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When Ludovic Bource agreed to compose music for a feature film with no dialogue, he knew he would have his work cut out for him. The so-called “silent” films of yesteryear are in fact dominated by rich, dramatic scores; syrupy strings and bombastic brass giving voice to the situations and sentiments the actors cannot express in words. The music stands in place of a narrator, commenting on and fuelling the action with hardly a moment’s respite from the orchestral onslaught. The composer doesn’t get a break.
The Artist, Michel Hazanavicius’s new silent film about the dying art of silent film in the 1920s, harks back to the era both visually and musically. Since its triumphant premiere at the Cannes Festival last year, this unusual production has been the talk of the town, and looks set to take its place among the classics it emulates.
Bource, a longtime collaborator of director Michel Hazanavicius, knew it would be “a very risky project.
"Michel spoke to me many years ago about the idea of making a silent period piece. I didn’t expect him to bring it to life; it was the opposite of the other films we had worked on together.”
It also required twice the amount of music he had supplied for Hazanavicius’s previous OSS movies. Even though it was a daunting prospect, Bource seized on “the opportunity to express truly the emotional state of the principal characters. It was a real challenge and a great, great adventure – just what a composer needs.”
Speaking over the phone in thickly accented English, the 41-year-old describes working on music for film in poetic, typically Gallic style: “a strange chemical process.” But it was also a lot of hard work. He responded quickly to Hazanavicius’s intricately detailed storyboards, and then to the first rushes as shooting got underway. A classically trained pianist with jazz leanings, Bource worked with a team of orchestrators to create the lush score, which flits from heady romanticism to breezy nostalgia and big-band exuberance. He also supervised the rehearsals and a week of recording sessions with the 80-piece Flanders Philharmonic Orchestra in Brussels.
For the protagonist, fictional silent film actor George Valentin (Jean Dujardin), Bource had to come up with themes that encompassed his journey from on-top-of-the-world matinee idol suavity to the depths of despair (the Suicide theme is dedicated enigmatically to “03.29.1967” – Hazanavicus’s date of birth). Valentin’s love interest and rival Peppy Miller (Bérénice Bejo), on the other hand, experiences a meteoric rise in the brave new world of “talkies” that transforms her from ingénue extra into a bona fide celebrity clad head to toe in furs. Bource says he wanted to emphasise “fragility, emotional simplicity and innocence” of the characters, and he does just that in the couple’s waltz theme for solo piano.
Bource and Hazanavicius immersed themselves in cinema of the 1920s and ‘30s for inspiration: the composer cites Korngold as “the real genius of film music of the last century”, while Franz Waxman’s score for Sunset Boulevard was a clear favourite for the director. Bource sees his work not as a pastiche of these sources, but as a “declaration of love to the great composers of Hollywood films”.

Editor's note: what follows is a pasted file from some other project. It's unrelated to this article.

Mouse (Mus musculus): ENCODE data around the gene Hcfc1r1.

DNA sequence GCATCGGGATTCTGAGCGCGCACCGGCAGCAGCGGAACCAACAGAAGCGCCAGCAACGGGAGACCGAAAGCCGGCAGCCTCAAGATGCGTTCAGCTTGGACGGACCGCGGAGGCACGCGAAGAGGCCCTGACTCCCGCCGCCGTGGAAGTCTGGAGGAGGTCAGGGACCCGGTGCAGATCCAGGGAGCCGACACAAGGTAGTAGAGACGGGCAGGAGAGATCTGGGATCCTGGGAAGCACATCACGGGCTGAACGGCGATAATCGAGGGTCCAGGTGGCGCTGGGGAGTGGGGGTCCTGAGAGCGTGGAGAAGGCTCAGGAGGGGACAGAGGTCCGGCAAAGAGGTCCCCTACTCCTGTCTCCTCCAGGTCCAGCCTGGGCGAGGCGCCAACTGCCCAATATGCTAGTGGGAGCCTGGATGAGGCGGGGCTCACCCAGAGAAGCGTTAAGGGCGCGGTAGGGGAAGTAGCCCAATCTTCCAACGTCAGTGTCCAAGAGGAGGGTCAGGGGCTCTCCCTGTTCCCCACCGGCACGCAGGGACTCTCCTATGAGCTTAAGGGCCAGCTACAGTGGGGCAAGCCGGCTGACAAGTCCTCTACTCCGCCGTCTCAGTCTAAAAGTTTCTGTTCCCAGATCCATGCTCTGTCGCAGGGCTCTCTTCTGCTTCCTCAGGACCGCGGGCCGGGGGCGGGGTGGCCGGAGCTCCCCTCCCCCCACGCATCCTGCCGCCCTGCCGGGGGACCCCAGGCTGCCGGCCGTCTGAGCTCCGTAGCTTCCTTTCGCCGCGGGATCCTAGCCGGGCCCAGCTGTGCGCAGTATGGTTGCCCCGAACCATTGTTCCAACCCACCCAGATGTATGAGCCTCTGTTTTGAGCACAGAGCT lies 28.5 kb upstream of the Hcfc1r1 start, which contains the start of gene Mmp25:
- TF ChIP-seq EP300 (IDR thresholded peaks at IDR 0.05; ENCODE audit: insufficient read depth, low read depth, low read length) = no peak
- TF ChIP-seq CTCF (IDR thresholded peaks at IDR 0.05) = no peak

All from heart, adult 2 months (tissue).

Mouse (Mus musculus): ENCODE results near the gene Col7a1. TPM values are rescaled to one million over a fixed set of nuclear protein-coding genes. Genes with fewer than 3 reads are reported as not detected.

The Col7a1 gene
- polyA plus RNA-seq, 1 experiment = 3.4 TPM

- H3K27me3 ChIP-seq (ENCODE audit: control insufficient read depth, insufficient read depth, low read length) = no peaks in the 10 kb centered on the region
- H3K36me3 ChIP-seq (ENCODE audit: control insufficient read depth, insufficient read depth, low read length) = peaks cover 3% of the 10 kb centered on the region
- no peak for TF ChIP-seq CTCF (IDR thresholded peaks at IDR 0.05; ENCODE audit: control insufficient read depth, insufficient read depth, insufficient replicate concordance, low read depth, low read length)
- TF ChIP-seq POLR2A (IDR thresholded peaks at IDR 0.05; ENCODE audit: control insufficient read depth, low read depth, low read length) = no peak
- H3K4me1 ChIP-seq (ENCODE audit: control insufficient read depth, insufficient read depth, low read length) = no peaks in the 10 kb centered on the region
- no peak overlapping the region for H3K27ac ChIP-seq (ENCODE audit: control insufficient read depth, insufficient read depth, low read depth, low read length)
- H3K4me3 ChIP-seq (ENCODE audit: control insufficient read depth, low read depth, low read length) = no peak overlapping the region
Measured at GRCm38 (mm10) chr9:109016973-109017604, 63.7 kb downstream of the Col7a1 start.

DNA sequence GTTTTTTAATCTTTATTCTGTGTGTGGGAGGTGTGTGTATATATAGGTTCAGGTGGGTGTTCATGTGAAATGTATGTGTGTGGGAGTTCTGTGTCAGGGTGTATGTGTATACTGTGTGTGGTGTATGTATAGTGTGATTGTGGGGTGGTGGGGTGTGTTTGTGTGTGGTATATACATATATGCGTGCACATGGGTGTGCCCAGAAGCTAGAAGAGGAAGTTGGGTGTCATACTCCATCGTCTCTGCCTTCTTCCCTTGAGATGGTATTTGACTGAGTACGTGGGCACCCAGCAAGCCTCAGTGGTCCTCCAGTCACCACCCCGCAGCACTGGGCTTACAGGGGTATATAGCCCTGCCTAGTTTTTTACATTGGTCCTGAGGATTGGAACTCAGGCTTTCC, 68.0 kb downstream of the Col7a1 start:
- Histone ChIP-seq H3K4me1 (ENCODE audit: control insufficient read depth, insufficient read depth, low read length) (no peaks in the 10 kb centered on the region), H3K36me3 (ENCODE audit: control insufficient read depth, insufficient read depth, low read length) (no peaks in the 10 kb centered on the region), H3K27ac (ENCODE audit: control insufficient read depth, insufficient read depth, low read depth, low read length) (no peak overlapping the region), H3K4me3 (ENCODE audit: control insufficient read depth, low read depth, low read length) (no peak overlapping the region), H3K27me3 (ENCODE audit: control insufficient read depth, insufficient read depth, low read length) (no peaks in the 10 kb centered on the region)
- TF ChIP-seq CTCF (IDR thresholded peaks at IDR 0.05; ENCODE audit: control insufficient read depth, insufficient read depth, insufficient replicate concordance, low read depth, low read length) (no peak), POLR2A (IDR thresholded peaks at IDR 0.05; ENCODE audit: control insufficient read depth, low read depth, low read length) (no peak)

But one iconic siren of the silver screen calls it “rape”, not love. Kim Novak, star of Alfred Hitchcock’s Vertigo, has publicly denounced the use of a quotation from the Bernard Herrmann score for the 1958 psychological thriller in The Artist. “I want to report a rape”, she wrote in Variety. “I feel as if my body – or, at least my body of work – has been violated by the movie The Artist."
Novak added, “It is morally wrong for the artistry of our industry to use and abuse famous pieces of work to gain attention and applause for other than what they were intended.”
But Bource stands by the homage. “We used a temp track from Vertigo in the test screening. I knew it would be impossible to surpass it. For me it’s a fantastic honour to pay tribute to the master Bernard Hermann.”
And as the composer points out, most film scores, including his own, are indebted to any number of classical symphonic works. Bource also drew on Brahms’s Sapphic Ode for the poignant theme Comme une Rosée de Larmes (The Dew of Tears), which Hazanavicius frequently played on set to get actors in the mood.
“Ravel and Debussy are inspirational to me”, Bource adds. “If you want to understand the American composers of the golden age you must know and analyse European composers like Richard Strauss, Mahler and Sibelius.” He says the gutsy final dance sequence owes much to Duke Ellington, Cole Porter and Gershwin.
With so many masterpieces as touchstones, it’s no wonder Bource is up for an Oscar for Best Original Score (one of 10 nominations for The Artist), having won a BAFTA, Golden Globe ("I'm sorry, I'm French!" he apologised sheepishly for his broken English as he collected the award) and now the coveted Oscar. Although “honoured” by these official accolades, he insists that he "needed just one prize to celebrate my work, and that is the recognition of my colleagues and the musicians.”
The hype isn’t dying down: Bource hints at the possibility of The Artist being screened with live accompaniment by orchestras around the world, in tours that may include Australia. With Sydney Symphony having recently performed the complete score of Fritz Lang’s classic Metropolis in this format, it seems silent cinema has found its voice again.